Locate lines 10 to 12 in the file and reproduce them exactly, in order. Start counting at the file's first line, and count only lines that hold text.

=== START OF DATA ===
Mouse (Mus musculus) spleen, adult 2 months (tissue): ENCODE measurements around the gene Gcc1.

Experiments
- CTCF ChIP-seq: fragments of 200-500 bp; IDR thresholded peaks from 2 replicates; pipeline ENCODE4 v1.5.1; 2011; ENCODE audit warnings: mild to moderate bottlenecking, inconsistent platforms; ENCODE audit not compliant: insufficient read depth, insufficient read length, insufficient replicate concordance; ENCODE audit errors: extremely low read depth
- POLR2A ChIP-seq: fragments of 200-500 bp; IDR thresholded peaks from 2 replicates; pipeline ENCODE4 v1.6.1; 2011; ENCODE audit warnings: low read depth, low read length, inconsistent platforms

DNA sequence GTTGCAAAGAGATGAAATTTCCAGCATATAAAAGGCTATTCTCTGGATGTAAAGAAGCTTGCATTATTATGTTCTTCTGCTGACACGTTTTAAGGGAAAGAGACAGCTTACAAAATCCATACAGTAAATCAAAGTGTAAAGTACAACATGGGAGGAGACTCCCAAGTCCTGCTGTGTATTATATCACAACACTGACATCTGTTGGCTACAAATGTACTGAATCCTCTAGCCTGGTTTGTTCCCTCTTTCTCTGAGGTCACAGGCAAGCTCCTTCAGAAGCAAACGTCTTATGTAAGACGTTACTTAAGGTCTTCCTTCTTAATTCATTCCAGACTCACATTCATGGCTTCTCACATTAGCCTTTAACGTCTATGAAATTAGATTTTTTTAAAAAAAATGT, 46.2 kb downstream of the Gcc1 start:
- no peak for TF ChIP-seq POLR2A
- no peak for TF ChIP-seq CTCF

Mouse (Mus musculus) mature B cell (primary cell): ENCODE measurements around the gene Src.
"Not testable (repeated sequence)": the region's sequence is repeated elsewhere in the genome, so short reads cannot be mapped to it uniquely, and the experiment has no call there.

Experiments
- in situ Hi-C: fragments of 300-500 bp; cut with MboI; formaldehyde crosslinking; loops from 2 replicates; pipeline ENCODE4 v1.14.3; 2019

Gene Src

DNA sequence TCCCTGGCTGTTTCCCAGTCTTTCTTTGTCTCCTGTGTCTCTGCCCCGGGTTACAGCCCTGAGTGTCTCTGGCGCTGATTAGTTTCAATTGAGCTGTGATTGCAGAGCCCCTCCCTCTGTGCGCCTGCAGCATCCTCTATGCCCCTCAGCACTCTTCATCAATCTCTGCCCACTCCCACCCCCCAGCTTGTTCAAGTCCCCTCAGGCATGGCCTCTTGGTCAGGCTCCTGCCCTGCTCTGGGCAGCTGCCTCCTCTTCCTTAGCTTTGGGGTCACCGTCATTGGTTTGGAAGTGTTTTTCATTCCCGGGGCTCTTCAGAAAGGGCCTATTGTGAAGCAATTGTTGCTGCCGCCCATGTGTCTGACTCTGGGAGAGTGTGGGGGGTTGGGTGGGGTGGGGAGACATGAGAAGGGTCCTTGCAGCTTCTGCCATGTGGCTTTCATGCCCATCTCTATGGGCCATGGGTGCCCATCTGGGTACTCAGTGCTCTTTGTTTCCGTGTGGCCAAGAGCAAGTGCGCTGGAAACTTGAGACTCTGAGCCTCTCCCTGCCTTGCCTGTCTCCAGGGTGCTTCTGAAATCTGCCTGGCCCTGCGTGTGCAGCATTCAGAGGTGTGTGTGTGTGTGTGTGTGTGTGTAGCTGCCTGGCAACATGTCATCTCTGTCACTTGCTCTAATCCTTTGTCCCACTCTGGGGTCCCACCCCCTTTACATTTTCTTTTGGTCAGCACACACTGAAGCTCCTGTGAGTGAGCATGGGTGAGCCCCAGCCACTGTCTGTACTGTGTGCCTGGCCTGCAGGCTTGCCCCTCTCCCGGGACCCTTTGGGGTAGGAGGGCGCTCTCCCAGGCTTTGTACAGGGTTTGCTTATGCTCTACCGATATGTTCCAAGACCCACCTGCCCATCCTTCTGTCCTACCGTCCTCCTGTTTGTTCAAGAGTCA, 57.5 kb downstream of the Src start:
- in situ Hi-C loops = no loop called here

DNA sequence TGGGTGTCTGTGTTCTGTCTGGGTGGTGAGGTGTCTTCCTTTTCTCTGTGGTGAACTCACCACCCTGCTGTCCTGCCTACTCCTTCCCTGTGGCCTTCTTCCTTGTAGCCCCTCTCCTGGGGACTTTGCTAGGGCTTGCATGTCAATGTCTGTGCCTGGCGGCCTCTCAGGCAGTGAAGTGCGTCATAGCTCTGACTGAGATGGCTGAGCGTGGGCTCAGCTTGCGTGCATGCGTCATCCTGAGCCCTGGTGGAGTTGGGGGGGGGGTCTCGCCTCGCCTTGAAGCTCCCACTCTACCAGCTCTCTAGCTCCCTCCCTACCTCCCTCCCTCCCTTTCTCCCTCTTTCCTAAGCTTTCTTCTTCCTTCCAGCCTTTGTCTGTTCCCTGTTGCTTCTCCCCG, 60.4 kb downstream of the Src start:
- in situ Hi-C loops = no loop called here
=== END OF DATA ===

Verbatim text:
Experiments
- in situ Hi-C: fragments of 300-500 bp; cut with MboI; formaldehyde crosslinking; loops from 2 replicates; pipeline ENCODE4 v1.14.3; 2019

Gene Src